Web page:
Software Freedom Curriculum and OLPC

Neal McBurnett neal at
Fri Jan 18 16:27:47 GMT 2008

I'm writing to a few pretty inactive lists and folks that I hope are
interested in this topic.  So I hope the cross-posting isn't
inappropriate.  I've gotten interested in this topic more myself
recently after participating in the One Laptop per Child "Give One Get
One" opportunity.

I wonder if anyone out there in education-land has experience in, or
is interested in, teaching kids about software freedom?

Here is a wikiversity curriculum:

and here is an essay by Benjamin Mako Hill, the initiator of it:

Below are a few excerpts of what he wrote there that struck a chord
with me

Neal McBurnett       
 The attractive thing to me about OLPC was the idea of students
 getting a real, free software, free hardware, truly open platform
 unlike phones, calculators, and eBooks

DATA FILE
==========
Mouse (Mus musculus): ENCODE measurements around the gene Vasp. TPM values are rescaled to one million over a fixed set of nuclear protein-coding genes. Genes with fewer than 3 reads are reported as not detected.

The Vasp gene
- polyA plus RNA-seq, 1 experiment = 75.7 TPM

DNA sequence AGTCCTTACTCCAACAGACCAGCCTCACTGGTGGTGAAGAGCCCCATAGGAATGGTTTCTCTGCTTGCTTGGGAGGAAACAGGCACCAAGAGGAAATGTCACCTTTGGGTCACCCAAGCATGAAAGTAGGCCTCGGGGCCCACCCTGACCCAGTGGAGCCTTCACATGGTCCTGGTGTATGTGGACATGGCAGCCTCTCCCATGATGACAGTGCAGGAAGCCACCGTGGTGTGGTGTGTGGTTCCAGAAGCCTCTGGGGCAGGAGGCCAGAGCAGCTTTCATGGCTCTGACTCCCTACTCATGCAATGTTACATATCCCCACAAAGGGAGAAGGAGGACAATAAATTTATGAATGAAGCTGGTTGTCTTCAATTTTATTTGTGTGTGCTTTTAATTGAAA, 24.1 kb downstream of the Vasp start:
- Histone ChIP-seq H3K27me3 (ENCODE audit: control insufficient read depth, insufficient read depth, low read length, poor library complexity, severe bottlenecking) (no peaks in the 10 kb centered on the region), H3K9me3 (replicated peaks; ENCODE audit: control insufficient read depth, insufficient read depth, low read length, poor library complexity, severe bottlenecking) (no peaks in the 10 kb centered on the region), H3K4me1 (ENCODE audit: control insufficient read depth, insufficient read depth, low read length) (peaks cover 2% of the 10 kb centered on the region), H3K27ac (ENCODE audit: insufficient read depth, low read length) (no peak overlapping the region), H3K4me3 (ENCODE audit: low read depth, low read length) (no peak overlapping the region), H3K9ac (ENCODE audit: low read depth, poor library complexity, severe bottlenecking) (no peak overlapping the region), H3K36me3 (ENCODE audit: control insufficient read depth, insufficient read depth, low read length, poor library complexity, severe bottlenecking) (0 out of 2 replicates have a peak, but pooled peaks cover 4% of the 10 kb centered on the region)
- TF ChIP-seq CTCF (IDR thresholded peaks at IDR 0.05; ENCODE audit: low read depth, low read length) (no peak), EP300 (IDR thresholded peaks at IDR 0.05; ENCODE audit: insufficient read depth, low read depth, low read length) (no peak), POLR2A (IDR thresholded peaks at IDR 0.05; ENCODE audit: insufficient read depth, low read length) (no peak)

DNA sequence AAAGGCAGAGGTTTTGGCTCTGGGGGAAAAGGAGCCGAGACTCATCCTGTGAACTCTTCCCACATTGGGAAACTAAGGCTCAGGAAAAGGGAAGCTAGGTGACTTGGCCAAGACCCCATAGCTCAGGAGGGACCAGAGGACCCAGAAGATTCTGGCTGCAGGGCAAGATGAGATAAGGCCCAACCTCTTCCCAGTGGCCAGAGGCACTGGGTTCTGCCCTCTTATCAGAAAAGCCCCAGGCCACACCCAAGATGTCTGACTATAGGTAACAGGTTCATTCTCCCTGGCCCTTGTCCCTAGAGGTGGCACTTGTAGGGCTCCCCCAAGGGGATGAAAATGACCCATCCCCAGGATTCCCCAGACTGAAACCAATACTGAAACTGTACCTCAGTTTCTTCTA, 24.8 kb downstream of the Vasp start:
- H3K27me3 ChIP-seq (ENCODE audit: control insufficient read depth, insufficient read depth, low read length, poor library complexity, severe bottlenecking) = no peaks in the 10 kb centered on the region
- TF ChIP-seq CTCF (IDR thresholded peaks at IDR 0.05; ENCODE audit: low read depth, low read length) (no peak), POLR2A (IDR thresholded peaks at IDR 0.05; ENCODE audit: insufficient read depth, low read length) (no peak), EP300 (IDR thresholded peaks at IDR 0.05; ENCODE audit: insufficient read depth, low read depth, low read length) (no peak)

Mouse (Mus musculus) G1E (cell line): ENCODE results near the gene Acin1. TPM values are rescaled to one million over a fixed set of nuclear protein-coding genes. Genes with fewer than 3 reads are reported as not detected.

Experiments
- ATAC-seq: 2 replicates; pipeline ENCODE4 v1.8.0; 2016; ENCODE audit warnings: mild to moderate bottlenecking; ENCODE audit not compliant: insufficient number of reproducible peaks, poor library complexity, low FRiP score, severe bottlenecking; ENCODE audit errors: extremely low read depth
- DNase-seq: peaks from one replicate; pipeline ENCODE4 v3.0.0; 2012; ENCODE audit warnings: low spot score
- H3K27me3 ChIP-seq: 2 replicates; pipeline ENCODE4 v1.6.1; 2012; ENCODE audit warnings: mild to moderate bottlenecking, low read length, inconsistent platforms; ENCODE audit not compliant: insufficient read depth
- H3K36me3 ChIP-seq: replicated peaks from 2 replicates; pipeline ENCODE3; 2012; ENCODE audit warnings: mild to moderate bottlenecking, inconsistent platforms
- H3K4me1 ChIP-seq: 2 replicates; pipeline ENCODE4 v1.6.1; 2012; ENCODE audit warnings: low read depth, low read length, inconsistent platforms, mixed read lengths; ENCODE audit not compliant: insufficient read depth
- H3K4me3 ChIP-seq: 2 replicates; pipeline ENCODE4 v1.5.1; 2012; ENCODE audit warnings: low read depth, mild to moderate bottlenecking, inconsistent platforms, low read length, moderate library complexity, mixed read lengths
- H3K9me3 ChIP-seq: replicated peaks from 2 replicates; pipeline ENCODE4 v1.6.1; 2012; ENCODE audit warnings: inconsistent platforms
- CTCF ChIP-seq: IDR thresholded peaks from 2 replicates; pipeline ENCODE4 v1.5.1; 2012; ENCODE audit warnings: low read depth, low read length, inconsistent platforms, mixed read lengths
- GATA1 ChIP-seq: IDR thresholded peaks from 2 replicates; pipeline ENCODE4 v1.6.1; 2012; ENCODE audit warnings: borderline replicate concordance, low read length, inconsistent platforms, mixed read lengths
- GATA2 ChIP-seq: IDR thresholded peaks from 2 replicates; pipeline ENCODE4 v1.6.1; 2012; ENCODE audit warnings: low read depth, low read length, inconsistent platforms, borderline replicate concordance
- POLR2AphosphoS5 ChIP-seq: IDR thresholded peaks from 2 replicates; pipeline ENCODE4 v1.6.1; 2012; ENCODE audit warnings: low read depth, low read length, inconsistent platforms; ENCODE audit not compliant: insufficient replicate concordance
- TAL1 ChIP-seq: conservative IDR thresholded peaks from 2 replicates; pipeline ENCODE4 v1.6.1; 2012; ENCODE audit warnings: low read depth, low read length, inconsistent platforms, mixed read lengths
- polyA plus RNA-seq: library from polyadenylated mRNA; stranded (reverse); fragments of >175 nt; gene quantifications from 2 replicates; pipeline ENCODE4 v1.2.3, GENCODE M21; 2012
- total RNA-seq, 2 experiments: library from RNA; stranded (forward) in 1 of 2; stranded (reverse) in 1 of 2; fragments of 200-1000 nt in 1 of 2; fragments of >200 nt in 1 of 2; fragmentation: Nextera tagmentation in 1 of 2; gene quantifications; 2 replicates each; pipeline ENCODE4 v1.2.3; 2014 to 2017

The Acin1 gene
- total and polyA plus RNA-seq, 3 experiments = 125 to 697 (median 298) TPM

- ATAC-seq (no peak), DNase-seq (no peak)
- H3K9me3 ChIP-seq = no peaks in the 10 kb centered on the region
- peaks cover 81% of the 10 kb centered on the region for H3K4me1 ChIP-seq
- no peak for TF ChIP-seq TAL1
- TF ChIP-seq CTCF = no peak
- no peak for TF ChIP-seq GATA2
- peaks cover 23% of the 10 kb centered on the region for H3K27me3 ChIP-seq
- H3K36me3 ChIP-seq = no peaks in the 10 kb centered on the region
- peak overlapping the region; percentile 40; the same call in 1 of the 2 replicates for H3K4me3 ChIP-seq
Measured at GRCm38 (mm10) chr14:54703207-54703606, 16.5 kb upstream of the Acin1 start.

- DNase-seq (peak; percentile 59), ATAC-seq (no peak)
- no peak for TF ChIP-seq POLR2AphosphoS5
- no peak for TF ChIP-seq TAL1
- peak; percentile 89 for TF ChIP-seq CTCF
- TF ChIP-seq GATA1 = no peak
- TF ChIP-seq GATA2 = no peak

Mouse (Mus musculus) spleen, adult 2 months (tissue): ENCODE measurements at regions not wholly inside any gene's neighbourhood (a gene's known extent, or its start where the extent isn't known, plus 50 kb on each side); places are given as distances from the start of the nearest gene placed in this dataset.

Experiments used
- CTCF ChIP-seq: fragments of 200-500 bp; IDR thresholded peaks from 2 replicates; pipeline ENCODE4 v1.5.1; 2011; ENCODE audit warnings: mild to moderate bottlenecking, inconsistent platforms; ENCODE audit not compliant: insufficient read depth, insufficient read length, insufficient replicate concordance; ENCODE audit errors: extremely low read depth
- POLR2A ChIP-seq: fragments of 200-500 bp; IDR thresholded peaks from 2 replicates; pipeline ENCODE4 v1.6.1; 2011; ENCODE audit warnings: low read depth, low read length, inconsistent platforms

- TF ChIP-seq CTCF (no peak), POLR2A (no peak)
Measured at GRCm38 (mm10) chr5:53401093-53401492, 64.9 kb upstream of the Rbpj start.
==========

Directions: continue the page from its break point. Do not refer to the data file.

People say that because modifying technology is often difficult, only
 a small percentage of users -- especially young users -- will take
 advantage of the malleability or "hackability" of a product. They are
 probably right. But part of why this happens is because when
 computers are employed in education, we use them as tools to
 accomplish predefined and preprogrammed tasks. Even when students
 learn to program, it's in a window (quite literally in a box)
 separate from the rest of the things that the computer does.

 I don't believe that you need to be a hacker to understand why
 software freedom is important. Proof, I think, is the fact that
 people think that a free press is important even if they don't
 publish or write very well.

 As an exercise, I took it on myself to write the beginning of a
 curriculum that teachers could use to teach students about software
 freedom and the concepts that I think are key to understanding it. It
 tries to come up with models for framing discussions and a series of
 activities to help teachers teach relatively young (i.e., middle
 school students) about issues of computation, information goods, and
 ultimately about software freedom.

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